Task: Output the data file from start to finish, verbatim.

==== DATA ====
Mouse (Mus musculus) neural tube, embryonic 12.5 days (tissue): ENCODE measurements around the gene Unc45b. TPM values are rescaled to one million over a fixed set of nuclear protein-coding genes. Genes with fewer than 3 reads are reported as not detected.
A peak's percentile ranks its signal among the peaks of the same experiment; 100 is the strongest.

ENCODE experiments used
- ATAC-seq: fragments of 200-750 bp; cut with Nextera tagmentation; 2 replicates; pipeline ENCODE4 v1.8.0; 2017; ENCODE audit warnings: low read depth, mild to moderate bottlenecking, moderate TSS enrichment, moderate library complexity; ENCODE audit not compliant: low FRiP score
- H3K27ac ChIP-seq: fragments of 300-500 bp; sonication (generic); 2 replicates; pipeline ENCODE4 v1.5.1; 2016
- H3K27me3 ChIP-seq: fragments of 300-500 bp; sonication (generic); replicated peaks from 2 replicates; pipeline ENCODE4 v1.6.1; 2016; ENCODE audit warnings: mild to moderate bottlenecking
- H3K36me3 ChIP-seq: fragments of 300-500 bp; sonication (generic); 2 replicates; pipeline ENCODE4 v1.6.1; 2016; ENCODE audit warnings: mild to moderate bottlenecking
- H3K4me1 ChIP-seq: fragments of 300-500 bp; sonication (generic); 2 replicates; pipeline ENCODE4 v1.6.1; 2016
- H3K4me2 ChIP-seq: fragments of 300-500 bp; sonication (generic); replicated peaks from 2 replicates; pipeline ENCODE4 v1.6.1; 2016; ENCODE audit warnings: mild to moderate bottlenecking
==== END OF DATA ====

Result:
Mouse (Mus musculus) neural tube, embryonic 12.5 days (tissue): ENCODE measurements around the gene Unc45b. TPM values are rescaled to one million over a fixed set of nuclear protein-coding genes. Genes with fewer than 3 reads are reported as not detected.
A peak's percentile ranks its signal among the peaks of the same experiment; 100 is the strongest.

ENCODE experiments used
- ATAC-seq: fragments of 200-750 bp; cut with Nextera tagmentation; 2 replicates; pipeline ENCODE4 v1.8.0; 2017; ENCODE audit warnings: low read depth, mild to moderate bottlenecking, moderate TSS enrichment, moderate library complexity; ENCODE audit not compliant: low FRiP score
- H3K27ac ChIP-seq: fragments of 300-500 bp; sonication (generic); 2 replicates; pipeline ENCODE4 v1.5.1; 2016
- H3K27me3 ChIP-seq: fragments of 300-500 bp; sonication (generic); replicated peaks from 2 replicates; pipeline ENCODE4 v1.6.1; 2016; ENCODE audit warnings: mild to moderate bottlenecking
- H3K36me3 ChIP-seq: fragments of 300-500 bp; sonication (generic); 2 replicates; pipeline ENCODE4 v1.6.1; 2016; ENCODE audit warnings: mild to moderate bottlenecking
- H3K4me1 ChIP-seq: fragments of 300-500 bp; sonication (generic); 2 replicates; pipeline ENCODE4 v1.6.1; 2016
- H3K4me2 ChIP-seq: fragments of 300-500 bp; sonication (generic); replicated peaks from 2 replicates; pipeline ENCODE4 v1.6.1; 2016; ENCODE audit warnings: mild to moderate bottlenecking